Tim McGraw became a household name in the '90s after becoming a breakout country star with songs like "Indian Outlaw" and "Don't Take the Girl," but years after achieving fame, he decided to pursue a different creative outlet.
He made his acting debut in 2004 in a movie called "Black Cloud," and while that may not sound familiar, that same year he had his first big role in the blockbuster hit "Friday Night Lights."
In a 2020 conversation during an Instagram Live with Rita Wilson, McGraw explained that after he made it big in country music, he'd been asked to move into acting as well, but he had reservations about it.
"It’s tough to go from one to the other in a lot of ways because it’s hard for a lot of people to buy into it sometimes," he said. "For me, when I first started in music and had some success, people wanted me to do film,s and I didn’t want to do it for a long time because I was scared – you know, playing music is all about being cool."
"The transition was always tough because I was scared that I would sort of blow my cover as a musician if I tried to step into something, and certainly, if I didn’t do well at it, it could be something that could hurt my music career, which is what my passion was at the time and still is," he continued. "But then I read the script of ‘Friday Night Lights’ – it had been sitting around for a while and I put off reading it, but then I read it and identified with that character so readily. It was instant to me that I could play that guy. I knew that guy; I knew that guy from where I grew up. There was a group of people who created that guy in my head. But I knew him and I knew I could play him, and from that point on, I was on fire for that role. I had to do it."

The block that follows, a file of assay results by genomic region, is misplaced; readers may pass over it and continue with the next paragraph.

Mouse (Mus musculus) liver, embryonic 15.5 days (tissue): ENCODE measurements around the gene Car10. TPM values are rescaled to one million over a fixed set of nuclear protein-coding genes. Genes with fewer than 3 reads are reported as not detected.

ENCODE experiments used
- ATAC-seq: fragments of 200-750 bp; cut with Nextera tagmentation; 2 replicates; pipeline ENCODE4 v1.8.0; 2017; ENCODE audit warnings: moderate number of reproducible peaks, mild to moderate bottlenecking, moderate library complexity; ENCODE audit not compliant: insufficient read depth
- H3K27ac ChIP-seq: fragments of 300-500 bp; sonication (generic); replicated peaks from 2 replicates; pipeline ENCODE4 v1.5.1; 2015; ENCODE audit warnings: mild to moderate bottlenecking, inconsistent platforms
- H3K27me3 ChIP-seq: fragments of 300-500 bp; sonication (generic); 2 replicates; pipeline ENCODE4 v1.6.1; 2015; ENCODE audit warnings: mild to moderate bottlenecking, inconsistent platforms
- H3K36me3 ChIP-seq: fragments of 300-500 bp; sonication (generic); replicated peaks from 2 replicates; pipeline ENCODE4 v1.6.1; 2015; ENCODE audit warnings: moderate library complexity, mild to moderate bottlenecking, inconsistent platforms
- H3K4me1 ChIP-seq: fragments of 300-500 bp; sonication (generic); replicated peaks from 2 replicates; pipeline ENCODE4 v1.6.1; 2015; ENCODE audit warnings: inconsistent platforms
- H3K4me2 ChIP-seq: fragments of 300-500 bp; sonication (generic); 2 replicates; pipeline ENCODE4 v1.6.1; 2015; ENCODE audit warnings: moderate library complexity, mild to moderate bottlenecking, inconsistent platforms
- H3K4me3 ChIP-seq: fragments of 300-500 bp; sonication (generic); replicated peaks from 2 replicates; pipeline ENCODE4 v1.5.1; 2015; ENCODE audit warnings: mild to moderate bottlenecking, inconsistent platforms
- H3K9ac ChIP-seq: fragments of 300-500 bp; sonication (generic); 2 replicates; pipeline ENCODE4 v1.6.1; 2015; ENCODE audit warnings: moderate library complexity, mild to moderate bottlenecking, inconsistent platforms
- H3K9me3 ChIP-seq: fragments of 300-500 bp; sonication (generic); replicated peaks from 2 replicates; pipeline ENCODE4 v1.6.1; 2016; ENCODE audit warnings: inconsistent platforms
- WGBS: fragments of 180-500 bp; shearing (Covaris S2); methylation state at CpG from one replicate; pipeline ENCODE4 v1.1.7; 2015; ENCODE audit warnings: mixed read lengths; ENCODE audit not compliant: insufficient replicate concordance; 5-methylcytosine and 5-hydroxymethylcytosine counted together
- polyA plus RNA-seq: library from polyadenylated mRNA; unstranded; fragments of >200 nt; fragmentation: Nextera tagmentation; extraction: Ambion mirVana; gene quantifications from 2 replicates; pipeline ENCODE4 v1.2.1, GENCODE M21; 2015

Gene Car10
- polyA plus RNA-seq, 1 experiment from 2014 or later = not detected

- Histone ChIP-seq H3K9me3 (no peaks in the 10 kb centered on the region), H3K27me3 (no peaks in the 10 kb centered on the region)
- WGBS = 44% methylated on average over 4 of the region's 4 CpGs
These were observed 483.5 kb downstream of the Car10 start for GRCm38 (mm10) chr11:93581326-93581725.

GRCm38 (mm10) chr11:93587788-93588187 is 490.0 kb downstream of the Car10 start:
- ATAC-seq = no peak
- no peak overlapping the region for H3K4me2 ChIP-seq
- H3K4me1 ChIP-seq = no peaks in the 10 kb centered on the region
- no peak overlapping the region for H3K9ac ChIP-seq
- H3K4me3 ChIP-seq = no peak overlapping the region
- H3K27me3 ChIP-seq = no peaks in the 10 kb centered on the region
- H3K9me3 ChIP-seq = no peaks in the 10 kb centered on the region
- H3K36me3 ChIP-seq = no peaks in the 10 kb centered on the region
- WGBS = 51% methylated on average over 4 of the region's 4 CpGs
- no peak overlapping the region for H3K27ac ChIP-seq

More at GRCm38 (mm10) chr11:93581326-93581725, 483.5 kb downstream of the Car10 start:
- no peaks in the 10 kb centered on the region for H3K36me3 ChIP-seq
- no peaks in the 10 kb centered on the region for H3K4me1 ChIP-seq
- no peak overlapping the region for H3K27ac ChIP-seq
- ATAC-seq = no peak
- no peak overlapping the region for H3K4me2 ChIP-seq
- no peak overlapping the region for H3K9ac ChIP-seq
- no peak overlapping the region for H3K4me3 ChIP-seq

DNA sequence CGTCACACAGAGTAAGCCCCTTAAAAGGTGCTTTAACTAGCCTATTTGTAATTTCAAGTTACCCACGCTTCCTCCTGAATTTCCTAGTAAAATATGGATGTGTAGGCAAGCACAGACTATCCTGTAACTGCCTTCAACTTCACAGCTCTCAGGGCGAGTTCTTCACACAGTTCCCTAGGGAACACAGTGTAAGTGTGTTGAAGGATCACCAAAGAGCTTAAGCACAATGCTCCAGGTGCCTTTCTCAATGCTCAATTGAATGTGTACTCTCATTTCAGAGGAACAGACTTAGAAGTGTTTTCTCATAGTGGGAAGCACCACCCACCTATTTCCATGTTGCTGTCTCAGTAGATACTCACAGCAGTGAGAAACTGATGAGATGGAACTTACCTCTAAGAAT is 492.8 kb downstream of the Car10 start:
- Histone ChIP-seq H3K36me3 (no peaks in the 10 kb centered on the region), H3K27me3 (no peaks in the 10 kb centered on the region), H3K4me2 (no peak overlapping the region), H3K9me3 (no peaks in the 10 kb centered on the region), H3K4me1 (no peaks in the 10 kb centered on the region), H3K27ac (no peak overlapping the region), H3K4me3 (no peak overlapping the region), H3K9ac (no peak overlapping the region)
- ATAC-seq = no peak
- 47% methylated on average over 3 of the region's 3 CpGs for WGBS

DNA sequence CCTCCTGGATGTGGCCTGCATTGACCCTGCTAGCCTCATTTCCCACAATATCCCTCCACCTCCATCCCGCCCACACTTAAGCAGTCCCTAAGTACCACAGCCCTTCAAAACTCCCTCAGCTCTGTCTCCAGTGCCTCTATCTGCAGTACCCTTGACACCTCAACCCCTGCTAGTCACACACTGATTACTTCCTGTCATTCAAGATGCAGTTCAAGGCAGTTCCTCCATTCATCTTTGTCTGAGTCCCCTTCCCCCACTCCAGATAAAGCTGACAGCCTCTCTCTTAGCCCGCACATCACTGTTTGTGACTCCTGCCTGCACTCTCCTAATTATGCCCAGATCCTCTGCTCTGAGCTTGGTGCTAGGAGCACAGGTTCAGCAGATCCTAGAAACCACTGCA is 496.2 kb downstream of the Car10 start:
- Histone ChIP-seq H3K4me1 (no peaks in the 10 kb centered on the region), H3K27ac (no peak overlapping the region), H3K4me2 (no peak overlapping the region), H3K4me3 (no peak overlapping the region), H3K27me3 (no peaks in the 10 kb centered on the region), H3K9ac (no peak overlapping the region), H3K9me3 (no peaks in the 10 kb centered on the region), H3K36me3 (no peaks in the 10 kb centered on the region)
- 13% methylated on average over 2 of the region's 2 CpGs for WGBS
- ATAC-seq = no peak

Like Parton, after McGraw began acting, he appeared in a string of notable movies. He was in the family film "Flicka" in 2006 and "The Kingdom," an action film starring Jamie Foxx and Jennifer Garner, in 2007. In 2008, he made an appearance with another country star, Dwight Yoakam, in "Four Christmases," a holiday movie starring Reese Witherspoon and Vince Vaughn.
2009 brought one of his most memorable roles: The role of Sean Touhy in his second critically acclaimed sports movie, "The Blind Side."
As he explained to NJ.com at the time, he nearly passed on the part because he "didn’t want to do a movie about football" after already having done "Friday Night Lights."
"I really didn’t want to do a father kind of deal because I’d just done 'Flicka,'" he added. "The script was in a stack I had to read on vacation. I didn’t think I would be interested, and I read it, and it stuck with me. I knew Sandra was going to do it and John Lee Hancock was going to direct and all the reasons to do it started adding up and the reasons not to do it didn’t make sense anymore."
He went on to star in "Country Strong" opposite Gwyneth Paltrow in 2012 and "Tomorrowland" with George Clooney in 2015.
More recently, he appeared on an episode of the hit show "Yellowstone," and in turn, he got his own spinoff with "1883," which also features his wife, Faith Hill, and Sam Elliot.
On a podcast called "The Bobby Bones Show" this year, McGraw talked about his acting process, saying, "I'm pretty calm as long as I know my words. As long as I know the script, then I feel pretty calm about it, but I have to say when you're doing a scene with Sam Elliott and you have to stare him down and sort of have a confrontation with him, that gets a little nerve-wracking because he can stare you down pretty good."